Monday 26 February 2018

How the Soc Dem row began and why Stephen Donnelly quit party

Wicklow/East Carlow TD Stephen Donnelly pictured last year with his Social Democrat co-leaders Roisin Shorthall and Catherine Murphy. Photo Tom Burke
Wicklow/East Carlow TD Stephen Donnelly pictured last year with his Social Democrat co-leaders Roisin Shorthall and Catherine Murphy. Photo Tom Burke

Niall O'Connor and Kevin Doyle

The split within the Social Democrats that led to the departure of Stephen Donnelly dates back to the refusal by the party to enter Government formation talks.

The Irish Independent understands that the Wicklow/East Carlow TD was keen to engage with Fine Gael and Fianna Fáil about the prospect of being in coalition.

However, Mr Donnelly's co-leaders - Róisín Shortall and Catherine Murphy - opposed the move.

Relations between the TDs have been strained in recent months, culminating in Mr Donnelly's decision to quit the party yesterday.

Sources say the "final straw" was a disagreement over the party's response to the European Commission's ruling that Apple was given a sweetheart deal worth €13m by Revenue.

Ms Shortall and Ms Murphy became "frustrated" after apparently being unable to make contact with Mr Donnelly over a proposed press release outlining the party's stance on the controversial issue.

Read more: Stephen Donnelly quits Social Democrats - but has yet to decide to whether to go solo or join a party

Hours later, while Mr Donnelly went on radio to offer a measured analysis, his party colleagues were staunch in their view that Ireland should collect the back taxes.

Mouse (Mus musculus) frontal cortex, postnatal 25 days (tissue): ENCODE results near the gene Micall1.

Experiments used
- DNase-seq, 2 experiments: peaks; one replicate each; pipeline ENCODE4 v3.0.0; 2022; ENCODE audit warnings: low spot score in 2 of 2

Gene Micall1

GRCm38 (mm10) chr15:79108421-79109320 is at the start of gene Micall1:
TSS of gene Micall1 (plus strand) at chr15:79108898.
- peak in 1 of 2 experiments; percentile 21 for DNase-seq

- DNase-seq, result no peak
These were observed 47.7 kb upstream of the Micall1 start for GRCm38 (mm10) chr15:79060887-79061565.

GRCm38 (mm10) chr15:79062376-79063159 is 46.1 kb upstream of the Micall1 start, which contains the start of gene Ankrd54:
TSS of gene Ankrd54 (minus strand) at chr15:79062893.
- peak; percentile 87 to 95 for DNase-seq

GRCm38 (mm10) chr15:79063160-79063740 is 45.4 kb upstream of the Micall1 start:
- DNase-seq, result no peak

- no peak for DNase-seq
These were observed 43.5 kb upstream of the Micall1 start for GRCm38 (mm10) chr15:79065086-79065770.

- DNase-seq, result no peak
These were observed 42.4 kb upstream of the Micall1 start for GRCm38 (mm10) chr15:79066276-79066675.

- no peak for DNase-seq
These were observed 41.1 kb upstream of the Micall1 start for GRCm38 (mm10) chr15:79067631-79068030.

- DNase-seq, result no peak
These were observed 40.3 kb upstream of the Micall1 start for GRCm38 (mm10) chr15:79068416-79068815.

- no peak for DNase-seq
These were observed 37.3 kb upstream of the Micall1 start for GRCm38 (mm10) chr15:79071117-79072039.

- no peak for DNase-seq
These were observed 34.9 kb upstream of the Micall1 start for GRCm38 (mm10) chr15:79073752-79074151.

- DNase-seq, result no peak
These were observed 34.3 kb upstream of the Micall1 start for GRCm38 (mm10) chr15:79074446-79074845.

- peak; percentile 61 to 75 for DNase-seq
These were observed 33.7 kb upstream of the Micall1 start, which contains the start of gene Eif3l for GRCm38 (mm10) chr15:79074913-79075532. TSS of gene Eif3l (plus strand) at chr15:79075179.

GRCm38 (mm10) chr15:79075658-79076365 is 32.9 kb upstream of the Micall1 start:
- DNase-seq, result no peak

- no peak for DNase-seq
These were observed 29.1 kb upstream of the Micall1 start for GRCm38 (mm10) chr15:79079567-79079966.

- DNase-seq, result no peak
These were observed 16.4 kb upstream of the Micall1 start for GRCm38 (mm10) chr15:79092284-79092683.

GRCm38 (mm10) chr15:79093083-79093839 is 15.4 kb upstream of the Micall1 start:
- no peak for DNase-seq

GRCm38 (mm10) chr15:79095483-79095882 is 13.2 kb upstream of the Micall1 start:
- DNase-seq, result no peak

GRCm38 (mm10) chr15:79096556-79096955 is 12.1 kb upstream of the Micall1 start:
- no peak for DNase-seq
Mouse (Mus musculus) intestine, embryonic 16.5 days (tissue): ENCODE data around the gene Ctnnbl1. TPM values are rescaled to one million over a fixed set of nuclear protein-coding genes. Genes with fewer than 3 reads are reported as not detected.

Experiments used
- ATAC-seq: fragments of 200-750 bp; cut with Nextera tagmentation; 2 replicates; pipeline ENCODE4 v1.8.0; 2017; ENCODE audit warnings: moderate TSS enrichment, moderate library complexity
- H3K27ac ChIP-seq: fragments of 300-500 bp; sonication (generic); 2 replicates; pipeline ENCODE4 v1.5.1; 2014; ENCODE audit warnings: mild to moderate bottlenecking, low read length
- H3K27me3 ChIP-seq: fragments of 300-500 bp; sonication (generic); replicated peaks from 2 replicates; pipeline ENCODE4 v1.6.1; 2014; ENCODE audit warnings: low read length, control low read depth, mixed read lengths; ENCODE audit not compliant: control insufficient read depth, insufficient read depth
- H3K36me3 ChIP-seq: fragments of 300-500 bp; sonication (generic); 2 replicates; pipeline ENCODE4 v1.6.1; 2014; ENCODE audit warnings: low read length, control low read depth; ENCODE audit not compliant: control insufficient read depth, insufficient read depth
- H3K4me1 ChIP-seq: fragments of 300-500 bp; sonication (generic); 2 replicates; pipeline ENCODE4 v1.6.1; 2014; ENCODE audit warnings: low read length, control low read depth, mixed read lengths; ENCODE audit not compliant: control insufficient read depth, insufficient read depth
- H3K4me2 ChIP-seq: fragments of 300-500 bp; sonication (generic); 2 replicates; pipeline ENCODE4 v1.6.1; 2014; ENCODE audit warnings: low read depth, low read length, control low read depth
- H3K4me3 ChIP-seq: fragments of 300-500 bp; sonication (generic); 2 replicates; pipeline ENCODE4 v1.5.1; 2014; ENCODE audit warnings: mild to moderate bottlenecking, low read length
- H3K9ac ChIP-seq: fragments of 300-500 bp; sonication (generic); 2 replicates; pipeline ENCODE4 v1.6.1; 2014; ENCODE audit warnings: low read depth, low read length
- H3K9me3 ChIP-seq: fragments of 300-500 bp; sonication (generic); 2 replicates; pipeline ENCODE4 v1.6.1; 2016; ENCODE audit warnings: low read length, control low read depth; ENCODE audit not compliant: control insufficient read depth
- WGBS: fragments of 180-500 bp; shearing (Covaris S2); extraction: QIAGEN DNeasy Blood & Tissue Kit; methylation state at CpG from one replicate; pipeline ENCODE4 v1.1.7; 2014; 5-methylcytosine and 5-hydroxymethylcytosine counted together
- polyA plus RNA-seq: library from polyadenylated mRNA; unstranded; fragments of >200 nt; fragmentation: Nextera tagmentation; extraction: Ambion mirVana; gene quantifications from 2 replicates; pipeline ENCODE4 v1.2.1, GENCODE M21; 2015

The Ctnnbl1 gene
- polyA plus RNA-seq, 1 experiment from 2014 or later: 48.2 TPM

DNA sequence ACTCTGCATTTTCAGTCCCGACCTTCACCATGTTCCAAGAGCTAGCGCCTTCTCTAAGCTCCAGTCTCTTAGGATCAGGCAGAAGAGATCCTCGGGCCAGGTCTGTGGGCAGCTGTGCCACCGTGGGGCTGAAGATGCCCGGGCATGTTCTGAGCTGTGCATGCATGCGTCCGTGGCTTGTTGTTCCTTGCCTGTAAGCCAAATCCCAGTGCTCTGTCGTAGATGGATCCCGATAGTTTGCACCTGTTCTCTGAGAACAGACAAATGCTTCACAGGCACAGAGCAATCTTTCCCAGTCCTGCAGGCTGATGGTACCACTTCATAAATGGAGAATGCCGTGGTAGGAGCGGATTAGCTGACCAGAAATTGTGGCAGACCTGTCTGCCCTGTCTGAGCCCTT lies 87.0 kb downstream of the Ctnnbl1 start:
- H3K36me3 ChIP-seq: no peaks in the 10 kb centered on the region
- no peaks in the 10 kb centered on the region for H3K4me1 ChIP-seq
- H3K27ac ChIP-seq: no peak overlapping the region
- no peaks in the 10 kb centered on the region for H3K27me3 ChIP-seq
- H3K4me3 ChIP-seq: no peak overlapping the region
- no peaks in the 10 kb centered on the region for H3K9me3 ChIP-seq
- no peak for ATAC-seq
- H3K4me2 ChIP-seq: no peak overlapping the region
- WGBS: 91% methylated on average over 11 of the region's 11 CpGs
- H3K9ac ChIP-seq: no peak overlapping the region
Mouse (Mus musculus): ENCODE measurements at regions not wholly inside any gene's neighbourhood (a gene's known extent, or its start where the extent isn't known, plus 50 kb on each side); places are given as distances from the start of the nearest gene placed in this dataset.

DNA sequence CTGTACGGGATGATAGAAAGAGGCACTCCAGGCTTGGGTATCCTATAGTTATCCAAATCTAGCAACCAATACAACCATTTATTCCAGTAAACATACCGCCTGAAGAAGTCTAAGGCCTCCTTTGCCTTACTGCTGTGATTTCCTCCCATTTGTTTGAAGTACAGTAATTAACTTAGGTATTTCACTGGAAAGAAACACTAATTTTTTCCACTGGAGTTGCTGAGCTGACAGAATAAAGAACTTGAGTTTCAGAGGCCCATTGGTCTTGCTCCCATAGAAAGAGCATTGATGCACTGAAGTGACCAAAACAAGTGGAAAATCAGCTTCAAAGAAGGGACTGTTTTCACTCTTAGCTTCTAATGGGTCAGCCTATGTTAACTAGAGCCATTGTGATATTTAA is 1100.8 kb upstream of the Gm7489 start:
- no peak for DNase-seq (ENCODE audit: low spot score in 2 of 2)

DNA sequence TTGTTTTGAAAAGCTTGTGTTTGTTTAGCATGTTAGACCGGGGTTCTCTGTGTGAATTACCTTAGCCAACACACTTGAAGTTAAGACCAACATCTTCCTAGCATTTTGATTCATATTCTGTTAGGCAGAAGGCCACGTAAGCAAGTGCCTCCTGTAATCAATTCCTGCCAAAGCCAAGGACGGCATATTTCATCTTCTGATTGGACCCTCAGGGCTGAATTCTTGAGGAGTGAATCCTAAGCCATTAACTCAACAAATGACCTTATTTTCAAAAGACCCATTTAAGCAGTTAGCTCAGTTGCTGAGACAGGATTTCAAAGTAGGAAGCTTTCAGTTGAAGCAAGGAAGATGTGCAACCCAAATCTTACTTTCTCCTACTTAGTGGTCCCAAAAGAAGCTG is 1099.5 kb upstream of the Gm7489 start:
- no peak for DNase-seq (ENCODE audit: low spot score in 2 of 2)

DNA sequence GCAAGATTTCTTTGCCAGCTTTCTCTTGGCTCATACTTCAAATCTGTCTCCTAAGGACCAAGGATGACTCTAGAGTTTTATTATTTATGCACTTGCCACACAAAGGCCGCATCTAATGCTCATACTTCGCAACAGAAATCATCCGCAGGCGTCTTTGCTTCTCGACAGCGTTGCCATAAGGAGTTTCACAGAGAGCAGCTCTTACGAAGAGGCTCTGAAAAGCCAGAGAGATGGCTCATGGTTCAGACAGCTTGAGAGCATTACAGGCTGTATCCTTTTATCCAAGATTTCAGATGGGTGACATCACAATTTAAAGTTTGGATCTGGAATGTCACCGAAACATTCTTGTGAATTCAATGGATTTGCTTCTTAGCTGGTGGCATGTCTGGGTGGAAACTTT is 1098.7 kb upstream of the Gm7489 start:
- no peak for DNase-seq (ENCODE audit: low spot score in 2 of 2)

A number of party sources last night said Mr Donnelly's decision to resign had been anticipated for some time.

The same sources said Mr Donnelly told Ms Shortall and Ms Murphy that he intended to use the month of August to consider his future.

In a statement yesterday, the party took a swipe at Mr Donnelly, saying he chose to "walk away" from the Social Democrats.

"The levels of dedication required for such a major undertaking can be overwhelming for some," the statement said.

"However, our elected councillors, our staff team and our volunteers are passionate about our project and we will now get on with the job of building our party."

Both Ms Shortall and Ms Murphy spoke on radio yesterday, expressing their disappointment at the decision.

Ms Shortall said Mr Donnelly had become "somewhat disengaged" from the party in recent months.

Mr Donnelly did not respond to calls by the Irish Independent.

However, he told Mary Wilson on RTÉ's 'Drivetime' programme that being a member of the Social Democrats "just isn't working for me".

He rejected suggestions that he is not a "team player" and said he feels he cannot serve the country to the best of his ability within the Social Democrats' fold.

Mr Donnelly also agreed that all politicians should aspire to be in government.

"If you're asking me straight, would I love to be in government one day, of course I would," he said.

Meanwhile, there is now speculation that Mr Donnelly may decide to join another party.

Asked whether he would consider an approach from a party such as Fianna Fáil, Mr Donnelly said that the issue was not at the forefront of his mind.

"That's exactly the kind of conversation I'm going to have with my supporters in Wicklow over the next few days and the next few weeks," Mr Donnelly added.

Fianna Fáil sources last night said that they are open to the idea of approaching Mr Donnelly.

Mr Donnelly's decision to quit also threatens the party's speaking rights in the Dáil.

At present, the Social Democrats are in an arrangement with the Green Party which allows them to avail of a slot during 'Leaders' Questions'.

However, that arrangement may be rescinded unless Mr Donnelly agrees for it to remain intact.

Meanwhile, the Social Democrats' sole councillor in Mr Donnelly's constituency yesterday confirmed that she will remain in the party despite the decision.

Jennifer Whitmore, who was seen as being extremely close to Mr Donnelly, is now being lined up to oppose him ahead of the next general election.

Irish Independent

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